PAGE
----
Functional Mushrooms: Chaga

For those of you who are unaware, Chaga is a type of shelf mushroom, also known as a polypore or conk. The mushroom protrudes from tree trunks and doesn’t share the same mushy texture as other mushrooms. Chaga can be described as being “woody,” and because of its unique texture, it’s held in high regard in China and Russia. 

Where Does Chaga Grow And What Does It Look Like?

Chaga resembles a burnt blister, or as the Cree describe it, a scab that grows along the trunk of a birch tree. But, the portion of the fungi that is harvested is two-toned and looks almost cork-like with a black crust and golden brown interior. The ratio of brown in the interior is an indicator of how young or old the mushroom is. Since the texture of this mushroom is coarse and porous, it needs to be cut with a knife.

Is it A Good Idea To Eat Chaga? 

Because of its hard texture, it’s not advised to eat Chaga as you would other mushrooms. Also, since its texture is like cork, it needs to go through an extraction process so that the compounds within it can be bioavailable. In short, it’s not recommended that you add ground Chaga to your milk smoothie or tea. Instead, the most common way of consuming Chaga is by using it as a tea. Properly brewed Chaga tea has a smooth, nicely balanced taste.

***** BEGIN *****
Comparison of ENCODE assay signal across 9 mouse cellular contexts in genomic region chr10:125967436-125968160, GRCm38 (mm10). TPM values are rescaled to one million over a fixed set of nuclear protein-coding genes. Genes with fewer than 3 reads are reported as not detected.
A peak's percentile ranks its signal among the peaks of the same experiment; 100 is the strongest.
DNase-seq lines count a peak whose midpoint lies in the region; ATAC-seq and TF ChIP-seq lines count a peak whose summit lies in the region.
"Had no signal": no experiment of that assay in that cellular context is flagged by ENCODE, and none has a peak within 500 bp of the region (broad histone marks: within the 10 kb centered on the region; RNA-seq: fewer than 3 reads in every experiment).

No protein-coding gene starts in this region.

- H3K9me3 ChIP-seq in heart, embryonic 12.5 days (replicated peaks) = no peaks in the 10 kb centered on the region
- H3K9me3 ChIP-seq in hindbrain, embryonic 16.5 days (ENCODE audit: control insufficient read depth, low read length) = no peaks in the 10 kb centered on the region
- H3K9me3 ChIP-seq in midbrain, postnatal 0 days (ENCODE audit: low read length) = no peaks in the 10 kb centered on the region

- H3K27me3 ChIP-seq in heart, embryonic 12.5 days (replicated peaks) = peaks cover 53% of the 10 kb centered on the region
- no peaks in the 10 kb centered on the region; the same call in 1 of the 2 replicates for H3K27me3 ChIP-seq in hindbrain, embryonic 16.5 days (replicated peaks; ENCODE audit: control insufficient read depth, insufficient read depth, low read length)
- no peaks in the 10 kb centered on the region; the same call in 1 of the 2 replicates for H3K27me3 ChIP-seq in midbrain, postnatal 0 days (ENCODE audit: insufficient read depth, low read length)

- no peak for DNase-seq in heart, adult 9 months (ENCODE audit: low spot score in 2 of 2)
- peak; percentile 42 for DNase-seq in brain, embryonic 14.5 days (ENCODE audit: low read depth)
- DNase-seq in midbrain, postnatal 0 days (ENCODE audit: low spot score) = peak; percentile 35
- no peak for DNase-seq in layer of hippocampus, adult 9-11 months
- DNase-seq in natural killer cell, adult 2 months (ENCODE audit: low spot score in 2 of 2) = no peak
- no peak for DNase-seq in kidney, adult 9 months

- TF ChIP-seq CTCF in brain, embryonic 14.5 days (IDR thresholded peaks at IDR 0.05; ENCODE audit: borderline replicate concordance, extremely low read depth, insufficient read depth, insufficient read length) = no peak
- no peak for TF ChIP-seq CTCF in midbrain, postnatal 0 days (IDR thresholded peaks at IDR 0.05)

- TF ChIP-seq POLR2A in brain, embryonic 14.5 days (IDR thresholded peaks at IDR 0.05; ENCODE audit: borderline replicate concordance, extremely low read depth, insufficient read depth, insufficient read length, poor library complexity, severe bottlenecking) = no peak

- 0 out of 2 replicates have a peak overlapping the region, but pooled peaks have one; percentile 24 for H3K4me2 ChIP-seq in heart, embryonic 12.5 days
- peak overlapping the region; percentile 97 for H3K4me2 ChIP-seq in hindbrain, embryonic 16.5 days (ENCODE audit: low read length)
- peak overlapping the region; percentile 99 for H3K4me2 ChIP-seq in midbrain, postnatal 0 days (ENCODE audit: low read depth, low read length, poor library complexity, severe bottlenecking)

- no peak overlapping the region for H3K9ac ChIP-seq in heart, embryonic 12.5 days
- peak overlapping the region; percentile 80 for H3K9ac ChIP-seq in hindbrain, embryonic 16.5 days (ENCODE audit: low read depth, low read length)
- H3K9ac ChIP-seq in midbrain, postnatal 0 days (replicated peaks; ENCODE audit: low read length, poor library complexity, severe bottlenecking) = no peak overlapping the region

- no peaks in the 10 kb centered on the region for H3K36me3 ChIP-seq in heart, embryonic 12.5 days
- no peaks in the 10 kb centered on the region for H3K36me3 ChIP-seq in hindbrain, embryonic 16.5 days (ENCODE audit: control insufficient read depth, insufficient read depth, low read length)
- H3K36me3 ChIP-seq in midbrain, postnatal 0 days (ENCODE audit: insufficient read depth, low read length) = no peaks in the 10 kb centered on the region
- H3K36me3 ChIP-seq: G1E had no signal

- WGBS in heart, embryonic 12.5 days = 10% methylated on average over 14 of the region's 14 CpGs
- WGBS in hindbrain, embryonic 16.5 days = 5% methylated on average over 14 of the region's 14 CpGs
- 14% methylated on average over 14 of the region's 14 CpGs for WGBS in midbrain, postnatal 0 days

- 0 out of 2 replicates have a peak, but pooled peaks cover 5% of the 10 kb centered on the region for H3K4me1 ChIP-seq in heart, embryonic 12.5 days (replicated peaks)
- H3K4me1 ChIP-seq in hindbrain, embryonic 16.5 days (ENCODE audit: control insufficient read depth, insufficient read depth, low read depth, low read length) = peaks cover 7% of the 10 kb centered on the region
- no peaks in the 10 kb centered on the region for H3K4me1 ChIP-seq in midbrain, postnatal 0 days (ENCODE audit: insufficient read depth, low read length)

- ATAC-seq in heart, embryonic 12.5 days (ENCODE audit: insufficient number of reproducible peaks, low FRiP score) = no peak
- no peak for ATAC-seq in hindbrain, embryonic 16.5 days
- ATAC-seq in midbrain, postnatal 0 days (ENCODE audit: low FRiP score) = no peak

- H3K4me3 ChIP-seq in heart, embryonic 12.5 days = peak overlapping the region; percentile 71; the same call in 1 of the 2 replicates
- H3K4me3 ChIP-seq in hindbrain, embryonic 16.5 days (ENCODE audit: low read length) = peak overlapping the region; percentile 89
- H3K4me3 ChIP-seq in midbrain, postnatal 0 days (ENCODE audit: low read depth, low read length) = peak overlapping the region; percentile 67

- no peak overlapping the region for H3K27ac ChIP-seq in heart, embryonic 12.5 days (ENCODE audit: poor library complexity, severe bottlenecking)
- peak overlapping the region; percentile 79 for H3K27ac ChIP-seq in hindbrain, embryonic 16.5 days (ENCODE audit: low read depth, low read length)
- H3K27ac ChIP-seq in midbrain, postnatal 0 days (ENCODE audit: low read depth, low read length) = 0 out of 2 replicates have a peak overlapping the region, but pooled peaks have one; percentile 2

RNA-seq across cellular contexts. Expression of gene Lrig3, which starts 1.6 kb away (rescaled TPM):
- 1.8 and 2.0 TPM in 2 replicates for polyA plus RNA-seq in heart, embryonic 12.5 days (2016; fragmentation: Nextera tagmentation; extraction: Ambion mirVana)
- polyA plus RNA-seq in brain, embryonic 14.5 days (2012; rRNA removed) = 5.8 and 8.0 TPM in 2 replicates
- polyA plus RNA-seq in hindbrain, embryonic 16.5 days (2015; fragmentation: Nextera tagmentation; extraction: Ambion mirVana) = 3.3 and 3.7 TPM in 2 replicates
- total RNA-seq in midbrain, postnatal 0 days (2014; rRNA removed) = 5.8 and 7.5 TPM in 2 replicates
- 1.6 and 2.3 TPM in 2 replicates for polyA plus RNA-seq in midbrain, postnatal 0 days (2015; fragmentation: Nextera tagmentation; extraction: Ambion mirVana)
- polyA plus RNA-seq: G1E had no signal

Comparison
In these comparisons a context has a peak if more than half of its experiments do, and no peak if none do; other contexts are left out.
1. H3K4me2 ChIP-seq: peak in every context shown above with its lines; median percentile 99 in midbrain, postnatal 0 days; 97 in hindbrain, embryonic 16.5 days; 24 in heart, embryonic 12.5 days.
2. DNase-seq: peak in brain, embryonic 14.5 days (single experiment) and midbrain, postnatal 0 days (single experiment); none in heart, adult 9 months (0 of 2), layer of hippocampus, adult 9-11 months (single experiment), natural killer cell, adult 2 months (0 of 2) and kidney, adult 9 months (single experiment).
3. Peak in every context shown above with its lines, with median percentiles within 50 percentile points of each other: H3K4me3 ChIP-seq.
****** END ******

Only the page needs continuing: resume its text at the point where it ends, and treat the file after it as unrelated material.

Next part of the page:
Since Chaga is gaining popularity among functional mushrooms, many people also use it as a tincture. There are also many health supplements and tea brands that use Chaga in their products. The mushroom is also used to add flavor to cuisine and deserts in health-centric or organic restaurants. 

Health Properties

One of the major reasons behind the growing popularity of Chaga is because it’s considered to be a cousin to other medicinal conks such as reishi. This means Chaga comes with both curative and preventive properties. The most notable health benefit of using Chaga is its well documented antioxidant properties. To get an idea of just how good a source Chaga is when it comes to antioxidants, you need to compare it to blueberries. 

Most people have already heard that blueberry is a superfood that measures 24 on the ORAC scale. This is the scale for oxygen, Radical, Absorption Capacity. Chaga, on the other hand, can measure 36,000 on the ORAC scale, depending on where it was harvested. So, it’s easy to see that Chaga is a much better source of antioxidants. 

Chaga is also considered to be a rich source of Vitamin D, Vitamin B complex, zinc, copper, potassium, selenium, magnesium, manganese, calcium, and iron. The mushroom is commonly used to balance out blood pressure and blood sugar levels and to relieve pain caused by inflammation. 

Studies reveal that Chaga also contains the benefits of polysaccharides, beta-glucans, polyphenols, phytosterols, and betulinic acid, which gives it antibacterial, antiallergenic, anti-inflammatory, and anticancer properties.

–PuraPhy Staff Report